In Psychology, the concept of Cognitive Biases, which can take form as the bandwagon effect, is an attempt to simplify the processing and interpreting of information, but ends up falling flat as an error of thinking, introducing miscalculations and mistakes to the mix. Despite a preface of an entitlement to opinion, this is actually nothing more than a figurative airing out of the one’s dirty laundry or over-the-fence gossip. Exponentially endangering, this online behavior comes with an open-invitation to fan the flames of overriding mob mentality.
“If you’re not with us, you’re against us,” and so says an enraged Gaston as he herds the village to kill the Beast in the animated Disney classic. This perfectly encapsulates what has become the revolution that is the internet. Humanity has tipped to an almost deplorable regression where everyone from heads of state, esteemed journalists, and WiFi-wielding citizens engage in a pitiful word war of opinions.
This begs us to ask: What is the goal? Is it to inform and illuminate? To continue the conversation in various concourses? To foster the fate of the future in a more adept and aware manner? Because if so, then by all means, shape and sharpen your truth, and speak up. However, if the only intention is to jump the gun, because everyone else is doing it or it seems cool to be aware and opinionated, then save your energy for something else. Whatever delusion you may have, you aren’t actually helping the world by having your say. More often than not, when it isn’t needed or it isn’t substantial to the narrative, then it is merely stacking up harm than good.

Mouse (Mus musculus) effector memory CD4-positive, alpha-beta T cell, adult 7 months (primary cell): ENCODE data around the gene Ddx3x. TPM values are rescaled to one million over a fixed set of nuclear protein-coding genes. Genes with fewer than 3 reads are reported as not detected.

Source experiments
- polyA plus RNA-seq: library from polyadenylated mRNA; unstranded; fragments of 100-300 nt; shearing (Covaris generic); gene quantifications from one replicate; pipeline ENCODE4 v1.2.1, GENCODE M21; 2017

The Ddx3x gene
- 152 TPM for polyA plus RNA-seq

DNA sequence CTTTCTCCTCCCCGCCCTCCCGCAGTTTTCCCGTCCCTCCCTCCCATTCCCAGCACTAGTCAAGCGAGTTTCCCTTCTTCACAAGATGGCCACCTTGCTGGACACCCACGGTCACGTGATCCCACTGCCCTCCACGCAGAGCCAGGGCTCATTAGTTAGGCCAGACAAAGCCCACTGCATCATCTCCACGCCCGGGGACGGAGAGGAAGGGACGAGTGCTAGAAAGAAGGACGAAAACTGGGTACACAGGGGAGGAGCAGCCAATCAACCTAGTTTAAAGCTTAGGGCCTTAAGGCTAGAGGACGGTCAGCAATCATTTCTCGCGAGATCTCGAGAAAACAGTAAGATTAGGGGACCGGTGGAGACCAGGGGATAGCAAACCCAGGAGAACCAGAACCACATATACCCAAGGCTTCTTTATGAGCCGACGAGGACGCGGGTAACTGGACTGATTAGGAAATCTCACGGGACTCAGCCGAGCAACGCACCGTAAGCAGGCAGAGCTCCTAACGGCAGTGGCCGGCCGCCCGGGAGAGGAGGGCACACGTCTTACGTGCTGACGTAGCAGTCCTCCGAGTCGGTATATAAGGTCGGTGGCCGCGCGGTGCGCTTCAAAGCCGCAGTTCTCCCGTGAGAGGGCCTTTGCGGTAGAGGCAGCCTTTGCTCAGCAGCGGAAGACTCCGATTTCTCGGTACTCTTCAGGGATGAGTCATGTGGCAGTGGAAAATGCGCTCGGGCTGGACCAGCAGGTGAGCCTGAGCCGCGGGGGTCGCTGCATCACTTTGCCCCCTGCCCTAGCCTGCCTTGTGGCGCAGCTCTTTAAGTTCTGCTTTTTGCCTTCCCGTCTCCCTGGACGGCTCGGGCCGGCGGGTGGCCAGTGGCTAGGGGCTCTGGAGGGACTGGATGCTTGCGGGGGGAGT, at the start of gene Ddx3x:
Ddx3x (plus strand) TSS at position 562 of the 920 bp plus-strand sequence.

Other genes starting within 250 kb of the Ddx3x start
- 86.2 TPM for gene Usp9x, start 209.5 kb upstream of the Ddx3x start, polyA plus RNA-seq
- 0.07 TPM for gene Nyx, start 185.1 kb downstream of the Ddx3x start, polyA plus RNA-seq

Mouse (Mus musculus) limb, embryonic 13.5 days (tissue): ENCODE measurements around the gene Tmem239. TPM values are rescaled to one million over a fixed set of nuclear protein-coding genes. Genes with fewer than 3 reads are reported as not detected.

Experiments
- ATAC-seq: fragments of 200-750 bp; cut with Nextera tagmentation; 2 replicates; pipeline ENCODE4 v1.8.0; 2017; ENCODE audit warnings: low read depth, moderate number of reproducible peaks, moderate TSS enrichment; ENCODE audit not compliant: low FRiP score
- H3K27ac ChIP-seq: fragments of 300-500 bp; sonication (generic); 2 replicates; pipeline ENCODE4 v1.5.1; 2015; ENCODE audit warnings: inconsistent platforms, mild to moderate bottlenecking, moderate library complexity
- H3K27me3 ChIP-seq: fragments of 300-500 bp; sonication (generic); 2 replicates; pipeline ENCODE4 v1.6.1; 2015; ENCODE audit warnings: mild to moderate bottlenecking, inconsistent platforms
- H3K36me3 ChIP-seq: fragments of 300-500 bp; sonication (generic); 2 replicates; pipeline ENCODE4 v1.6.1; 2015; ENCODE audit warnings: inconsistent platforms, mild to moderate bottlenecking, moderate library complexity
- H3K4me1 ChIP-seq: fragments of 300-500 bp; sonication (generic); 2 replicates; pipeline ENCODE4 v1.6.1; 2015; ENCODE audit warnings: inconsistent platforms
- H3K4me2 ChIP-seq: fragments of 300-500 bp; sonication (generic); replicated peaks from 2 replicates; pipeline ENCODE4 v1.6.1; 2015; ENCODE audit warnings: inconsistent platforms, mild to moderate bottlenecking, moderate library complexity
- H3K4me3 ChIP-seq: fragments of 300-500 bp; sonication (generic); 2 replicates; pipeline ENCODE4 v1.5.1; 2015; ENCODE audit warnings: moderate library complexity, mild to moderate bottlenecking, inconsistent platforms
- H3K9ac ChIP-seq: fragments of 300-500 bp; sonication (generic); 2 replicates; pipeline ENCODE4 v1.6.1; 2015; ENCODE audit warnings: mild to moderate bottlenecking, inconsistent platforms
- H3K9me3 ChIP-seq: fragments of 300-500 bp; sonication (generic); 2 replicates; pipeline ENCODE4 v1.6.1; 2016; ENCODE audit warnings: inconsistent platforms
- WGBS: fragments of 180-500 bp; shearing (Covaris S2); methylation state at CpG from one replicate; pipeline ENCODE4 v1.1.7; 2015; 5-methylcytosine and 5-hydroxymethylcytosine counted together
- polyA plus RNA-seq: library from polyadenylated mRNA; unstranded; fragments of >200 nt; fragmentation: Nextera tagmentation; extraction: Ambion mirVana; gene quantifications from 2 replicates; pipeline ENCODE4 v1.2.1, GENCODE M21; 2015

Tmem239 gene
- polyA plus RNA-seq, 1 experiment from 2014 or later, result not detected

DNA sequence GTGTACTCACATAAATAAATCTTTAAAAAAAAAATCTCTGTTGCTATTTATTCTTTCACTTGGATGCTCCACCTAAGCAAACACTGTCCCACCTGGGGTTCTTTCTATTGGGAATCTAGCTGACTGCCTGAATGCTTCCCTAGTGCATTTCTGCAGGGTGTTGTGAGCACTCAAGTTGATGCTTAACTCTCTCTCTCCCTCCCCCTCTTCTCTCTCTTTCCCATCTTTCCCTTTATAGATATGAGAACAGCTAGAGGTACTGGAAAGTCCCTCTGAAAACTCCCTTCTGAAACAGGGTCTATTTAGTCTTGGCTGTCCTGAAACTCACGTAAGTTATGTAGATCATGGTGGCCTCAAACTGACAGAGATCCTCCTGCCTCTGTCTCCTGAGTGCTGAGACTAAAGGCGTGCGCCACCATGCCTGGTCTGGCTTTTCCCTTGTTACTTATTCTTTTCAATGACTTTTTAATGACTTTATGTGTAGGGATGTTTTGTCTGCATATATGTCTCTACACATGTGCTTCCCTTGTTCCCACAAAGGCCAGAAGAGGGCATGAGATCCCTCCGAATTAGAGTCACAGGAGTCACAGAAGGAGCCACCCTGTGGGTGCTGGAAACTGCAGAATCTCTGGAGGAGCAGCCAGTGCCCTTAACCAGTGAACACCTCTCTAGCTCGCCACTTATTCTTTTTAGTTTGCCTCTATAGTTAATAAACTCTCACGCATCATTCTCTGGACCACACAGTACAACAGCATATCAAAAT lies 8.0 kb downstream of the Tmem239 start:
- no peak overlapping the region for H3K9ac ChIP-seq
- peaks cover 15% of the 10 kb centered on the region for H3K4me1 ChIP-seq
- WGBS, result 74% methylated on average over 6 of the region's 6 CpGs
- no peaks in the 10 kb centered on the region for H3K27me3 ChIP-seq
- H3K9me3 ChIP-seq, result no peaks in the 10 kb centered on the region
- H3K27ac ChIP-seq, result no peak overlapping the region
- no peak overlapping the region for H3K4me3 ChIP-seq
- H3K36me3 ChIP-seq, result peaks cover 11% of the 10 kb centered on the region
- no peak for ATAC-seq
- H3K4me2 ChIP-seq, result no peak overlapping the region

No, we aren’t telling you to rid yourself of an opinion, far from it. What we are compelling you to grasp is to hold that vocal expression to a high regard. Think about what, where, and how you will say things. Don’t just spew acidic no-brainers just because the entire timeline is riled up over what annoyed the internet that day. The world needs no further reduction of humanity by relegating it to a toxic cesspool of hate and negativity, whichever side you are coming from. In the end, the revered act of forming and giving opinions has become so diluted to the point that, when it should matter, people won’t listen, read, or take part of. The point is, let’s not make it any worse than it already is.
It is true, everyone deserves to have an opinion, as it is essential to the nature and nurture driven will of man. But since we are further along the chain of evolution, we should be more mindful of how we express these, when and where necessary. Every day is already a battle of so many more important things; the last thing we need is to fight fire with fire. Wars are not won with brute force, but with an imminent compassion and empathy to hear everyone out in a hopeful equilibrium, regardless of where your own opinion stands.
We may not be able to turn back the time to an internet of simplicity and amity, especially since the times call for more thought, engagement, and action, but we can still make it a better place for you, for me, and the entire human race who wants to say something—and watch that compilation video of puppies.